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Journal of Experimental Biology partnership with Dryad

Kathryn Knight

When most people think of tentacles they don't think of snakes: but not Ken Catania from Vanderbilt University. He is fascinated by the strange tentacle structures on the upper lip of tentacled snakes. ‘When I first saw them I thought what the heck are those tentacles for,’ recalls Catania. He is also impressd by the snake's remarkable ability to outsmart fish. They startle unsuspecting victims into fleeing straight into their hungry jaws, and they also have voracious appetites, consuming large numbers of fish. ‘I am absolutely amazed by this behavioural specialisation for detecting and catching fish,’ says Catania. Having previously worked with another tentacled animal, the star nosed mole, Catania wondered whether the snake's tentacles could be used to detect the subtle water movements generated by fish. ‘Other people have thought this before, but nobody had done any experiments to confirm the idea,’ says Catania, so he set out to solve the mystery of the serpent's tentacles (p. 359).

Teaming up with Duncan Leitch and Danielle Gauthier, Catania decided to investigate the nerves in the tentacles. Using microscopy, the trio could see tiny nerve branches travelling across the middle of the tentacle. ‘This is interesting because it is a clue to the tentacle's function’ says Catania. He explains that nerves involved in taste or touch sensations usually travel close to the surface, but by crossing the tentacle they are better placed to detect when water currents deflect the tentacle. But this was just a smoking gun; Catania needed real evidence that the tentacles were sensitive to deflection.

Using von Frey hairs to gently deflect the tentacles and then measuring the tentacle's responses in the trigeminal ganglion, the team found that the tentacles were remarkable sensitive, responding to even the tiniest displacement produced by the finest hair. They also mapped the tentacle's inputs to the snake's optic tectum (the region of the brain that receives sensory inputs and then directs the behavioural responses) and found that the region of the optic tectum that received signals from the tentacles was close to regions that responded strongly to visual inputs. The two senses must be highly integrated, which made Catania wonder how well the snakes could hunt by one sense alone.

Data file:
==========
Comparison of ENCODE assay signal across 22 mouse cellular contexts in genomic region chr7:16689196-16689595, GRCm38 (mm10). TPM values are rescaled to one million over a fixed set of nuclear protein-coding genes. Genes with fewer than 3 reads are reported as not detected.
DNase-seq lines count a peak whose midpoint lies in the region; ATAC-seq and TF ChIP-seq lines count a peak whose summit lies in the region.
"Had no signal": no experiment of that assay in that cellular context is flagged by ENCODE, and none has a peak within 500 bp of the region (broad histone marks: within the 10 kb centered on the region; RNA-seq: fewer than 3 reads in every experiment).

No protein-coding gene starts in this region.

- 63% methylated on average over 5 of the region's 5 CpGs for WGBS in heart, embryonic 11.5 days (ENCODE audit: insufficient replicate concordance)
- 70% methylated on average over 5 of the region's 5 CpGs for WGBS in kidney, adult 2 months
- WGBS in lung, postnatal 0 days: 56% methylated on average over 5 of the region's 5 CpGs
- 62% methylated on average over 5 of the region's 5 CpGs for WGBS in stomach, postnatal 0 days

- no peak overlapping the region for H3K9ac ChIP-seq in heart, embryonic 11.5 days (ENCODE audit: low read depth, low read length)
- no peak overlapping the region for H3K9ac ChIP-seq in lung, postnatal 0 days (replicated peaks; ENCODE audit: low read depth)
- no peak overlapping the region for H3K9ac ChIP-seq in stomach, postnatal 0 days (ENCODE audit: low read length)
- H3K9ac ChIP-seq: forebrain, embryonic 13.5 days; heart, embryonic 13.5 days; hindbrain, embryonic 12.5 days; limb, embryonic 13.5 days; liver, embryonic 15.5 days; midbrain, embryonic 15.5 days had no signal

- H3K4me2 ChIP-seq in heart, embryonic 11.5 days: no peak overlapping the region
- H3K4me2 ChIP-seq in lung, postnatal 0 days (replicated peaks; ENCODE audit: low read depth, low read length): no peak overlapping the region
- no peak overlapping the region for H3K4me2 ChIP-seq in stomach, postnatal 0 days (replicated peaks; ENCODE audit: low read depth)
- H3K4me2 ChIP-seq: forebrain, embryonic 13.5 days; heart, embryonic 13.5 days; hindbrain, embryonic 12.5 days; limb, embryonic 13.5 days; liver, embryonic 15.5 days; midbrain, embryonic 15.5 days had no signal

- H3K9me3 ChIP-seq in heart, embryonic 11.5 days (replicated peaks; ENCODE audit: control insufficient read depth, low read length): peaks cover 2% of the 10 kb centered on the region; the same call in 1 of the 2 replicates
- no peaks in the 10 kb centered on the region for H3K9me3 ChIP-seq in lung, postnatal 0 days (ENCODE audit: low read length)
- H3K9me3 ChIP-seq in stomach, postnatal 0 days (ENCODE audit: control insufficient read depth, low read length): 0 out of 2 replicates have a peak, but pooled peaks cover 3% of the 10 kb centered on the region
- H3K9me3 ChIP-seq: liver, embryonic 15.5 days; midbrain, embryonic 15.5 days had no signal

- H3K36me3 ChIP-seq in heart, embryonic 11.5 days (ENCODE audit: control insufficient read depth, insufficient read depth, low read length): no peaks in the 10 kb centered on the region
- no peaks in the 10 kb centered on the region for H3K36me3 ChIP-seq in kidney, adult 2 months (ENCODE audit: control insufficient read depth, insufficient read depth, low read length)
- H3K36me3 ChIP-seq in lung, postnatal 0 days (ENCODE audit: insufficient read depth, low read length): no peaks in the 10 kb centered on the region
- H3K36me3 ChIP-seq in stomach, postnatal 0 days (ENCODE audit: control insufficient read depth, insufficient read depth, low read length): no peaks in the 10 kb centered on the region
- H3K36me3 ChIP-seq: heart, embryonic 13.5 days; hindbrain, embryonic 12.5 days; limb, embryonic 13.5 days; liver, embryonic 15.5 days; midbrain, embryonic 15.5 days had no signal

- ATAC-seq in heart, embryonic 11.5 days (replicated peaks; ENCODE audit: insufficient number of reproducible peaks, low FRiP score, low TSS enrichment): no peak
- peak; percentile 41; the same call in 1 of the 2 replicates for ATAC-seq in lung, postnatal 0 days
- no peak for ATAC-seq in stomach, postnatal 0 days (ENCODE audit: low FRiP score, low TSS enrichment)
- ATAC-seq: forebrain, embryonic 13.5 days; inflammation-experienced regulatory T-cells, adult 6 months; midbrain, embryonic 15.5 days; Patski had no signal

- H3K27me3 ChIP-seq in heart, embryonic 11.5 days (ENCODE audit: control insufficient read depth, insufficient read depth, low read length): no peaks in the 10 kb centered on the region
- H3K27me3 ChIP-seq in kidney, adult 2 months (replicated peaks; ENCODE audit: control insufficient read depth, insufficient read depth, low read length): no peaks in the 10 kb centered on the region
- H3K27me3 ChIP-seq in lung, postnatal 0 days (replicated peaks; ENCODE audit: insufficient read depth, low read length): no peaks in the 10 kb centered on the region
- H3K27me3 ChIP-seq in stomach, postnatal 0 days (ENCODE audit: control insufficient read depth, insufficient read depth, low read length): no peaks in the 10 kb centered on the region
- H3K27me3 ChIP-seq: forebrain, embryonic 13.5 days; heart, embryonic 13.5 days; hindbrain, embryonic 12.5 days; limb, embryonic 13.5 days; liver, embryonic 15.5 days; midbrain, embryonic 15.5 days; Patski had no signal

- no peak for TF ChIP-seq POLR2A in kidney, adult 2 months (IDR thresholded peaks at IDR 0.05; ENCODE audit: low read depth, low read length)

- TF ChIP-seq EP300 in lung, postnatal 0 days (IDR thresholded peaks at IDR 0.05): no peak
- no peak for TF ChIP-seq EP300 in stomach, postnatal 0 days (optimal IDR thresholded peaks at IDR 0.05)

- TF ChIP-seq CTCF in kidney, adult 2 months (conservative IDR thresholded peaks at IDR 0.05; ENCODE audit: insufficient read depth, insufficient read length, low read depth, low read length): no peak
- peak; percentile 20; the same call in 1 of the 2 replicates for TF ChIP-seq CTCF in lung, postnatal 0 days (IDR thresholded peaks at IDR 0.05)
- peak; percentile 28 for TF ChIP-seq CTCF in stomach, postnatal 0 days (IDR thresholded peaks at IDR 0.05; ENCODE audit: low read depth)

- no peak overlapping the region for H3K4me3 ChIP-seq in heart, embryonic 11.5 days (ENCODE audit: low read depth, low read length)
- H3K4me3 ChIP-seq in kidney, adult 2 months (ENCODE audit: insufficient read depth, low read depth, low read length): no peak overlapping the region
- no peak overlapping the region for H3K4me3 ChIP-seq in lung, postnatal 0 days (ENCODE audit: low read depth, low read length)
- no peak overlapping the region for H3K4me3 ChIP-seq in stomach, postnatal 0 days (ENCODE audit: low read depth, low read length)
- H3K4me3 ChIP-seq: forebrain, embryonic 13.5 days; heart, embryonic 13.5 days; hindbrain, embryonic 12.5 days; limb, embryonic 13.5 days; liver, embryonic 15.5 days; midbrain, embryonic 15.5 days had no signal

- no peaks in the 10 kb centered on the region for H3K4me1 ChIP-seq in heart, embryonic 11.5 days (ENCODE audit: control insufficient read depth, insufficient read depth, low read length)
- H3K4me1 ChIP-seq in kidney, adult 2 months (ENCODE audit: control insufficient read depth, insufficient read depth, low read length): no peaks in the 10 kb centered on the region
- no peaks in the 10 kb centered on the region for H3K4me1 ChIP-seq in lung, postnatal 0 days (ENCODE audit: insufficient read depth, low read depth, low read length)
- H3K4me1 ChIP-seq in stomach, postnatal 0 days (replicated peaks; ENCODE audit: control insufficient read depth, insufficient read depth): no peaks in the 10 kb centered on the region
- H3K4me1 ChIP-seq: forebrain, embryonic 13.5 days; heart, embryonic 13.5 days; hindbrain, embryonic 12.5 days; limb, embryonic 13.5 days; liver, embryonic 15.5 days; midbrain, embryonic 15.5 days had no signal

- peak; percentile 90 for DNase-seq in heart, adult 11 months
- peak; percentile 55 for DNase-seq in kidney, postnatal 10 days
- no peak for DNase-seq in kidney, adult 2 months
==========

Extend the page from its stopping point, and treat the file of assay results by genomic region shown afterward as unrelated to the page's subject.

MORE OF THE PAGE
Fooling the snakes into hunting by vision, the team showed the snakes a movie of a cartoon fish swimming beneath the tank and waited to see if the fish would strike. Sure enough, they did, although the snakes soon became bored of striking at an unrewarding computer screen. Next, the team switched off the lights and filmed a snake in infrared light as a hapless goldfish swam within range. The snake struck successfully. It could hunt by tentacle-sense alone, although Catania suspects that it is less accurate.

Catania admits that he is a little surprised at how good the snakes are at hunting by vision alone, given their remarkable adaptation to detecting fish-generated eddies. ‘I think they are using every sense that they have to the maximum,’ says Catania, and adds ‘because the snakes eat so much I suspect there is strong selective pressure for them to use every trick in the book, which is why they have evolved this extra [tentacle] sense for detecting fish.’